Film

The still-talented Mr. Ripley

John Malkovich exudes conscienceless charisma in creepy Ripley’s Game

Everyone’s favourite sexually ambiguous psychopath is back. Two years
after Ripley’s Game premiered in Europe, it’s now been released
straight to DVD on these shores. You may remember Tom Ripley from Anthony
Minghella’s 1999 film The Talented Mr. Ripley, based on Patricia
Highsmith’s 1955 novel about a young American sent to bring a rich
man’s spoiled son back from Italy. Ripley, as played by Matt Damon, was
a scheming, sexually confused cipher who loved then killed the snotty playboy
and took over his identity. It’s more than four decades later now
(though Highsmith’s book, the third of the five Ripley books, was
written in 1974) and so, believe it or not, this Ripley is played by John
Malkovich. With his coldly delivered lines and a bald pate that practically
screams “evil genius,” Malkovich out-Hannibals Anthony Hopkins as
a methodically mad monster. And while The Night Porter director Liliana
Cavani’s film is not as stylish or psychologically nuanced as
Minghella’s adaptation, Ripley’s Game draws you in with its
virtuoso performances and moody aura of menace. Three years after a colder
and more brutal Ripley rips off Reeves (Ray Winstone), a former partner, and
a Berlin art dealer, Reeves tracks Ripley down at his resplendent palazzo in
Italy and demands that Ripley help him kill a Russian rival back in Berlin.
Ripley suggests that he enlist innocent Jonathan Trevanny (Dougray Scott), a
local picture framer with leukemia. Trevanny reluctantly agrees, if only to
secure money for his family after he dies, but he soon finds himself in way
over his head. Ripley’s “game” seems a bit too
whimsical—he only targets Trevanny because he insulted him at a
party—but its violent consequences are chillingly tragicomic, from a
train washroom full of bodies (“It never used to be so crowded in first
class,” observes Ripley) to a room full of mantraps. The film has an
oddly timeless look, and Cavani lends the film several Hitchcockian touches,
from the requisite shot of a spiral staircase to a chilling murder at an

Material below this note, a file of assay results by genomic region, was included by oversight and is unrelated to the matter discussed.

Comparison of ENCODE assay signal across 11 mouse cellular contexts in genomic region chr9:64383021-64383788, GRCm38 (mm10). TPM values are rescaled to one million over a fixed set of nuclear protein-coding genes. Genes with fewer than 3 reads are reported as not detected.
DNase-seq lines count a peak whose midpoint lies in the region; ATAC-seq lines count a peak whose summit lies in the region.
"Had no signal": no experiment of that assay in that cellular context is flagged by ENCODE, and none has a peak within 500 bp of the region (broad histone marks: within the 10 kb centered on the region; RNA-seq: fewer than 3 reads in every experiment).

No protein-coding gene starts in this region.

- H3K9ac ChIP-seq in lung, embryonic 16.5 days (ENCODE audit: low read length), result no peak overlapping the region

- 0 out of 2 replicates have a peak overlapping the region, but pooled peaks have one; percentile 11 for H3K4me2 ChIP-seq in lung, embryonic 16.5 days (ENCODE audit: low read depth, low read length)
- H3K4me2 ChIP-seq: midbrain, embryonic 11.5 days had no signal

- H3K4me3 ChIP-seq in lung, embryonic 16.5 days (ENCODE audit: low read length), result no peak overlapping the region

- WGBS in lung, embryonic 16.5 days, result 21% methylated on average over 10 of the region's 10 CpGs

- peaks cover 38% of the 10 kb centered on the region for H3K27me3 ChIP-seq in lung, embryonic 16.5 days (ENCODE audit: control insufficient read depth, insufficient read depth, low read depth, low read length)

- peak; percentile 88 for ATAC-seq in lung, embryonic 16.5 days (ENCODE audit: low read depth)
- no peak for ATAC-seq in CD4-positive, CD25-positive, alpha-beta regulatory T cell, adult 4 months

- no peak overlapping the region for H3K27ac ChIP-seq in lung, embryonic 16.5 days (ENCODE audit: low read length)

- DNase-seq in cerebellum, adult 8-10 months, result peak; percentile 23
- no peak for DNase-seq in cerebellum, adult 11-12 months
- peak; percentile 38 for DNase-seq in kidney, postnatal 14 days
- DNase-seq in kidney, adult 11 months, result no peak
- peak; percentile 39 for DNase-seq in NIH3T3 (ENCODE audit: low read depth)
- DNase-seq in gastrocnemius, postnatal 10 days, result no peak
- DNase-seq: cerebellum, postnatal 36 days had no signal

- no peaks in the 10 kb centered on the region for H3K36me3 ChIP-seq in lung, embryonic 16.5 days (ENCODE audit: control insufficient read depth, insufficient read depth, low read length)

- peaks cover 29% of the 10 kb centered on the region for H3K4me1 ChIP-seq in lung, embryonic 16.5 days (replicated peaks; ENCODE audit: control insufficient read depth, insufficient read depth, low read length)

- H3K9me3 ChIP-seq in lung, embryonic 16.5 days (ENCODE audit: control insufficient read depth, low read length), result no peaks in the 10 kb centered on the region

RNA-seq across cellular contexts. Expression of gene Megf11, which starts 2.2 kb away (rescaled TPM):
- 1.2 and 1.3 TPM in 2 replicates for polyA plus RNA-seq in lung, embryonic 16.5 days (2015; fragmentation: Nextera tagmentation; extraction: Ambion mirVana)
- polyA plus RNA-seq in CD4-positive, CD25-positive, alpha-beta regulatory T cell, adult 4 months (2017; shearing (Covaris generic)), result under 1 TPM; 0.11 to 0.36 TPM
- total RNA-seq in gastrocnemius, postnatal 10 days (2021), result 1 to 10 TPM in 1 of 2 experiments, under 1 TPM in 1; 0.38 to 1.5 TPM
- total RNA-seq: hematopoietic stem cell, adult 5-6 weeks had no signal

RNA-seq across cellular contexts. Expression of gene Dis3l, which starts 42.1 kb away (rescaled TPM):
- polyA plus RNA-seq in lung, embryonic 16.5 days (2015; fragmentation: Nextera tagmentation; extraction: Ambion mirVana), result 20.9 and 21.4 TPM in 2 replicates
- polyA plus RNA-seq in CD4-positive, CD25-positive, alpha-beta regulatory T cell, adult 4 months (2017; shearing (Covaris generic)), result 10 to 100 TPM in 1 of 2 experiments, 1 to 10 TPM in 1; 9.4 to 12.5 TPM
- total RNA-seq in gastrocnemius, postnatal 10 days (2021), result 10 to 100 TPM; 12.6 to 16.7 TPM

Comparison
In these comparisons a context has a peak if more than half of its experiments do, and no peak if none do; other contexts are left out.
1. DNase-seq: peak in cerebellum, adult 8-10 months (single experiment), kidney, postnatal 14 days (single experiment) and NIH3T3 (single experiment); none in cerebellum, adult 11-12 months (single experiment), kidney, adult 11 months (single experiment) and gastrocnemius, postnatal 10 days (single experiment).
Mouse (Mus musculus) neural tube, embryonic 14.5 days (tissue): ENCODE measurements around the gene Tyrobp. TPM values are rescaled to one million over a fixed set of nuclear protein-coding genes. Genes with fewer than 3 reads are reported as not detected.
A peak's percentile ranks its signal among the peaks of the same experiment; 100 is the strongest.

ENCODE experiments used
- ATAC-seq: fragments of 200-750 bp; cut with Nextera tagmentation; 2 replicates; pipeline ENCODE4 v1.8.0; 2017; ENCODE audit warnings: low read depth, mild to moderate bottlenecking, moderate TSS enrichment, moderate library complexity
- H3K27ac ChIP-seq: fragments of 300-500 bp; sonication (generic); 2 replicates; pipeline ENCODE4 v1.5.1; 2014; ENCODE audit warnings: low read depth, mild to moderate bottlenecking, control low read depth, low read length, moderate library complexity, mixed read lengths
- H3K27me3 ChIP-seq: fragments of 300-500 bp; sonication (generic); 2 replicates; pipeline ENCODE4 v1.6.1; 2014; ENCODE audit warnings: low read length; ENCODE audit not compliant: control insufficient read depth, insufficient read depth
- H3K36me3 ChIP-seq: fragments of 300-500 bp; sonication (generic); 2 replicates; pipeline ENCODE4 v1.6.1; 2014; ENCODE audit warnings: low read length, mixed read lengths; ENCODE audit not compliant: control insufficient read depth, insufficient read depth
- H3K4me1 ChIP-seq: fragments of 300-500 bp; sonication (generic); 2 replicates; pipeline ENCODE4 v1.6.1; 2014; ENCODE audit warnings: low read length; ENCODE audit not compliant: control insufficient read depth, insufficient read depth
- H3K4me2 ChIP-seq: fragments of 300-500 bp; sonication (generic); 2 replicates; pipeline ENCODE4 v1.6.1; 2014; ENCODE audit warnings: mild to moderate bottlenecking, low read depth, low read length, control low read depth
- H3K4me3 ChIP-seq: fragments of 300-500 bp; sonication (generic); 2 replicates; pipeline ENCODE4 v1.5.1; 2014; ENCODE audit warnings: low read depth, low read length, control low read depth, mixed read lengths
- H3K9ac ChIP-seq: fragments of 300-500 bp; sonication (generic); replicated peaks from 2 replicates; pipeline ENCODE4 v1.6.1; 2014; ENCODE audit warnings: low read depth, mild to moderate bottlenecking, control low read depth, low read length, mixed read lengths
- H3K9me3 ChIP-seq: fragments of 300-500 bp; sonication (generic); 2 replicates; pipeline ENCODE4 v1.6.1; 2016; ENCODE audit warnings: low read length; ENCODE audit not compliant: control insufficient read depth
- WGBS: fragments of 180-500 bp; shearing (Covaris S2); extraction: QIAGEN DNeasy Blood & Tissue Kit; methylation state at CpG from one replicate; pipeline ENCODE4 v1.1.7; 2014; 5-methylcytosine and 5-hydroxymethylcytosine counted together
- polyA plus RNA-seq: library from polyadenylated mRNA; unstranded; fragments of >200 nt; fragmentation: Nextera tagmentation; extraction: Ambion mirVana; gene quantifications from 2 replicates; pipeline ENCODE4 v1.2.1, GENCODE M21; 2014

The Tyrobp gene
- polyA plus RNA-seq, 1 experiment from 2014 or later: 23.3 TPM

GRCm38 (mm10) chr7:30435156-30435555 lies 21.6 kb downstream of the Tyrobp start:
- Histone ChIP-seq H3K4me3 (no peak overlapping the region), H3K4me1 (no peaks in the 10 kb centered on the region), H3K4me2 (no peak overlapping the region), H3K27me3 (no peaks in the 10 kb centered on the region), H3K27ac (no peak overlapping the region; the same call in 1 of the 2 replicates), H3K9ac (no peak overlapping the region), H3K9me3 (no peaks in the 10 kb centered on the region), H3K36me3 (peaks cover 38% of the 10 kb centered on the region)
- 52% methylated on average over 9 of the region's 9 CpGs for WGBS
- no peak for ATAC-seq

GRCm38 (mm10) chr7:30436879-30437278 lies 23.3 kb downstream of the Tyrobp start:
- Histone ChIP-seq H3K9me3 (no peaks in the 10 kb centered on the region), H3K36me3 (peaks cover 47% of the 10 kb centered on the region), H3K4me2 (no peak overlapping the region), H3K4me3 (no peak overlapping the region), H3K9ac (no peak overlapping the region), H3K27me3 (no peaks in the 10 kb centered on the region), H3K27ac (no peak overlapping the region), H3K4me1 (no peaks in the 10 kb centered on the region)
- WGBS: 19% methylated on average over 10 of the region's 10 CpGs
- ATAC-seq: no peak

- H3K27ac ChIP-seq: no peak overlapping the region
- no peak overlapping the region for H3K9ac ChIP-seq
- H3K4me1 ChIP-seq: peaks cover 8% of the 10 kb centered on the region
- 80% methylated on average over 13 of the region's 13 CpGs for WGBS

insect exhibit. The film is sort of a twisted version of Jonathan
Glazer’s Sexy Beast, where Winstone played a retired safecracker
who’s tracked down in Spain by a ruthless London henchman (Ben
Kingsley) and strong-armed into doing another job back in England. Here,
Winstone crackles as a raging, cajoling, foul-mouthed gangster, while
Malkovich puts his stamp on Ripley as an utterly content, conscience-less
killer. (Ripley has seen his share of screen incarnations: Dennis Hopper in
Wim Wenders’s 1977 film The American Friend, the first adaptation of
Ripley’s Game, and Alain Delon in Purple Noon, a 1960 French adaptation
of The Talented Mr. Ripley; an upcoming version of Ripley Under Ground titled
White on White stars Barry Pepper as Ripley). Malkovich exudes calm evil in
every scene, delivering some sparkling lines of icy dialogue (“You
know, Reeves, there’s something of the mudslide about you. Some primal
urge to bring everything down with you”). We learn more about
Ripley’s background and his present character: Ripley is married, but
his bisexuality is hinted at: he sodomizes his boyish-looking wife, bakes a
soufflé, sews and eventually inspires a perverse trust in Trevanny.
Dougray Scott makes it plausible that an ordinary man would, because of his
terminal illness and issues of sexual inadequacy, become a hired killer. But
as he is forced to lie to his wife Sarah (Lena Headey) and finds it hard to
shake off the demands of the ruthless Reeves, Trevanny becomes more
hollow-eyed and haggard, the guilt of his newfound profession weighing him
down. Midway through, Ripley tells Trevanny, “I lack your conscience.
When I was young that troubled me. It no longer does. I don’t worry
about being caught because I don’t believe anyone is watching.”
But we do watch Ripley—we’re enthralled by his calculating
ruthlessness. The most unsettling suggestion in Ripley’s Game is the
notion that fascism and murderousness can be fascinatingly beautiful and
inspire blind faith. Malkovich’s Ripley wins this game by sucking the
viewer in, making us his willing accomplices. V Ripley’s Game Directed
by Liliana Cavani • Written by Liliana Cavani and Charles McKeown •
Starring John Malkovich, Ray Winstone and Dougray Scott • Now on video

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